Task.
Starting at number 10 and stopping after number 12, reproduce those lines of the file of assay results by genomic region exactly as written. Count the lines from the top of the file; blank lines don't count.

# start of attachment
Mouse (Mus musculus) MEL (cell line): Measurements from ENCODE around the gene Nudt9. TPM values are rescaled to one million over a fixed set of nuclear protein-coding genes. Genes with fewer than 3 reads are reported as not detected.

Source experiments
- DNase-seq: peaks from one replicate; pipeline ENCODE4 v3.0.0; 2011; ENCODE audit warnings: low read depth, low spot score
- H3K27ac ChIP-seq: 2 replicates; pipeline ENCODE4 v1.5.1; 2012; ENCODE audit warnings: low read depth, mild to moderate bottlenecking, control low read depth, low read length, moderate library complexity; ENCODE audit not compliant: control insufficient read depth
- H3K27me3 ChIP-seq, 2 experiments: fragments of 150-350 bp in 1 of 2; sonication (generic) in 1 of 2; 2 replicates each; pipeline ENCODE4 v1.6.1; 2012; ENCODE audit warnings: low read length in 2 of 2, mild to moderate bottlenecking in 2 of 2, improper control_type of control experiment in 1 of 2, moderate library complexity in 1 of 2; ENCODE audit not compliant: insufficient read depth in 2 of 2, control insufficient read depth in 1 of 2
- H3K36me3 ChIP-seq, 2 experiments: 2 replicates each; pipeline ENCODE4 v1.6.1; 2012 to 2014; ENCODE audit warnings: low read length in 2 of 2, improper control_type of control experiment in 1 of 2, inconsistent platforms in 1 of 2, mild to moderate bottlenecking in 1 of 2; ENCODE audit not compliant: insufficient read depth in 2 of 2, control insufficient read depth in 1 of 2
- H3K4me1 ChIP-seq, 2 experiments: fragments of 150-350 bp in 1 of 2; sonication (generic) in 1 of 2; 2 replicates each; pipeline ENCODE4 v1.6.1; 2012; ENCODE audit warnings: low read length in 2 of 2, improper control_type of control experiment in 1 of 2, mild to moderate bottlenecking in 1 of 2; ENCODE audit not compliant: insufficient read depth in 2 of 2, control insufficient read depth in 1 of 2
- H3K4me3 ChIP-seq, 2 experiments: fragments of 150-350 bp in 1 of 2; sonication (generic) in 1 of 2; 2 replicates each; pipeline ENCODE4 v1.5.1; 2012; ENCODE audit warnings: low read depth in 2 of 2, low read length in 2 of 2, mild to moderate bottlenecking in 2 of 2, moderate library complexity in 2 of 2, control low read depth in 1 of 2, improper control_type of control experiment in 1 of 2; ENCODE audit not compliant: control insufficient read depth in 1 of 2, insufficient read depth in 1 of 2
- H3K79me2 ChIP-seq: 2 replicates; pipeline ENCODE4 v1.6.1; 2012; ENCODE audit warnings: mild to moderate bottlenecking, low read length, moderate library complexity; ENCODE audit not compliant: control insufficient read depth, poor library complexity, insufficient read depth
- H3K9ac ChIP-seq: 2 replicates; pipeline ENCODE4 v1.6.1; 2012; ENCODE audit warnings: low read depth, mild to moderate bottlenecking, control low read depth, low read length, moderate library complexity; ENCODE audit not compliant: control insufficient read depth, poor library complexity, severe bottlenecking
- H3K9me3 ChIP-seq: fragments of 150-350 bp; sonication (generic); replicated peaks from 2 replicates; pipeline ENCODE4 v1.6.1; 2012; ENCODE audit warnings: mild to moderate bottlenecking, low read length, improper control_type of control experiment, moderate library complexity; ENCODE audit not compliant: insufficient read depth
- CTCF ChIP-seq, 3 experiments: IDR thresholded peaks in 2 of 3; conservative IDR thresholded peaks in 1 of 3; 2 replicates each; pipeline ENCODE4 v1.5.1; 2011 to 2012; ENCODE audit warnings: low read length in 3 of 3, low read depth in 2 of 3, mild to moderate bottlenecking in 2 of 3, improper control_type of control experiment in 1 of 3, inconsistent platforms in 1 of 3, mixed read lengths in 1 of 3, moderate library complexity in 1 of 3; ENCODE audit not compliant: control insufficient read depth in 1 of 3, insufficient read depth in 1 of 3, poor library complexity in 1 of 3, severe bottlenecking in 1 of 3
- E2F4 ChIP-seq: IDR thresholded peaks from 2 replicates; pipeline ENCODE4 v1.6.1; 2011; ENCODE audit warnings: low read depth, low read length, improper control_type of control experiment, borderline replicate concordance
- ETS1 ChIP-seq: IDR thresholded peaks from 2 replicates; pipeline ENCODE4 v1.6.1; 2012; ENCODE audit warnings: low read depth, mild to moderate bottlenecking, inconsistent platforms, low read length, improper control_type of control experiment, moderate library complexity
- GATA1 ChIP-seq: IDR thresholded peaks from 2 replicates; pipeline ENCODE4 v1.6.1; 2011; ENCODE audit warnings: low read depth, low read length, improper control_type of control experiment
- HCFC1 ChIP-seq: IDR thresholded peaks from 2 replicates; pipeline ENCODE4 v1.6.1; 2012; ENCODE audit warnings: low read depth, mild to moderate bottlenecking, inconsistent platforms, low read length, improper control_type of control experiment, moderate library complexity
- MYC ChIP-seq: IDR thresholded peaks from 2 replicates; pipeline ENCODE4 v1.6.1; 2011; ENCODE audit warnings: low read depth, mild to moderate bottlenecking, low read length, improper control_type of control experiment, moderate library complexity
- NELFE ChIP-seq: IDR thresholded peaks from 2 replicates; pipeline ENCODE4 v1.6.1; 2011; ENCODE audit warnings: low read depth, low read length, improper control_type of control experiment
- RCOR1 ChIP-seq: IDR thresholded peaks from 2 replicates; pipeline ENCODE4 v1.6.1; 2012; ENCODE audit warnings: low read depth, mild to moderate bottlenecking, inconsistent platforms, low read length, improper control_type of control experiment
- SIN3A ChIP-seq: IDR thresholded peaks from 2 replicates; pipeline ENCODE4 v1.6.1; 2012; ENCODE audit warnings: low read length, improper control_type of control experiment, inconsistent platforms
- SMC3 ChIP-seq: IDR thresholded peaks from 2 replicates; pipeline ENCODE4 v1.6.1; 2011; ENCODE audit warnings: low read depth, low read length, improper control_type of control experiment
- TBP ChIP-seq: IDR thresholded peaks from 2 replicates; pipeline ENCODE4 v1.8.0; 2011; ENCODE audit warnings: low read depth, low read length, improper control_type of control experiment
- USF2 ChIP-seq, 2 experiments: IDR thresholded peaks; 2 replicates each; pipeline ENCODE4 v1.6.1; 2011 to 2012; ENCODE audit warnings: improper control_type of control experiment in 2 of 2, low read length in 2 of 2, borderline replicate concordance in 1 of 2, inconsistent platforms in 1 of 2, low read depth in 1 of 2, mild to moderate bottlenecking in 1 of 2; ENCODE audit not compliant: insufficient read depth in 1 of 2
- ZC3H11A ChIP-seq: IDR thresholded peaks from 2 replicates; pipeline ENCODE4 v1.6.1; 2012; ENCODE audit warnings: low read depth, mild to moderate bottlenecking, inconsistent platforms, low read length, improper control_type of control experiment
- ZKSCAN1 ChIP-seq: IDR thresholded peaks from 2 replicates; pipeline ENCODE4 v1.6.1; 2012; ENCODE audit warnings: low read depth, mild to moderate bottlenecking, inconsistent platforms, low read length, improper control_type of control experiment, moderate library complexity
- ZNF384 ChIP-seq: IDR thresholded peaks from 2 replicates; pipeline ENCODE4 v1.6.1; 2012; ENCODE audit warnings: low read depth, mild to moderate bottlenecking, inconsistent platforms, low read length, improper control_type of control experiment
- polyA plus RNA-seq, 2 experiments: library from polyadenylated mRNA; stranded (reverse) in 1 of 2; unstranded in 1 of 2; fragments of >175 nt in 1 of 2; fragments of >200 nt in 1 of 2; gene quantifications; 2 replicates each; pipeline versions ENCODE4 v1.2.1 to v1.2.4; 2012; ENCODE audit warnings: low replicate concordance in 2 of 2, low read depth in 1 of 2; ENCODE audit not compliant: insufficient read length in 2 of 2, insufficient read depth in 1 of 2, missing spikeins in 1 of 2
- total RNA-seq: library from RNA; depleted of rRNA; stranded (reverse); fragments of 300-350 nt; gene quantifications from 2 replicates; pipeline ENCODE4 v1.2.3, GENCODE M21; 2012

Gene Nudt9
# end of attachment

- H3K9ac ChIP-seq: 2 replicates; pipeline ENCODE4 v1.6.1; 2012; ENCODE audit warnings: low read depth, mild to moderate bottlenecking, control low read depth, low read length, moderate library complexity; ENCODE audit not compliant: control insufficient read depth, poor library complexity, severe bottlenecking
- H3K9me3 ChIP-seq: fragments of 150-350 bp; sonication (generic); replicated peaks from 2 replicates; pipeline ENCODE4 v1.6.1; 2012; ENCODE audit warnings: mild to moderate bottlenecking, low read length, improper control_type of control experiment, moderate library complexity; ENCODE audit not compliant: insufficient read depth
- CTCF ChIP-seq, 3 experiments: IDR thresholded peaks in 2 of 3; conservative IDR thresholded peaks in 1 of 3; 2 replicates each; pipeline ENCODE4 v1.5.1; 2011 to 2012; ENCODE audit warnings: low read length in 3 of 3, low read depth in 2 of 3, mild to moderate bottlenecking in 2 of 3, improper control_type of control experiment in 1 of 3, inconsistent platforms in 1 of 3, mixed read lengths in 1 of 3, moderate library complexity in 1 of 3; ENCODE audit not compliant: control insufficient read depth in 1 of 3, insufficient read depth in 1 of 3, poor library complexity in 1 of 3, severe bottlenecking in 1 of 3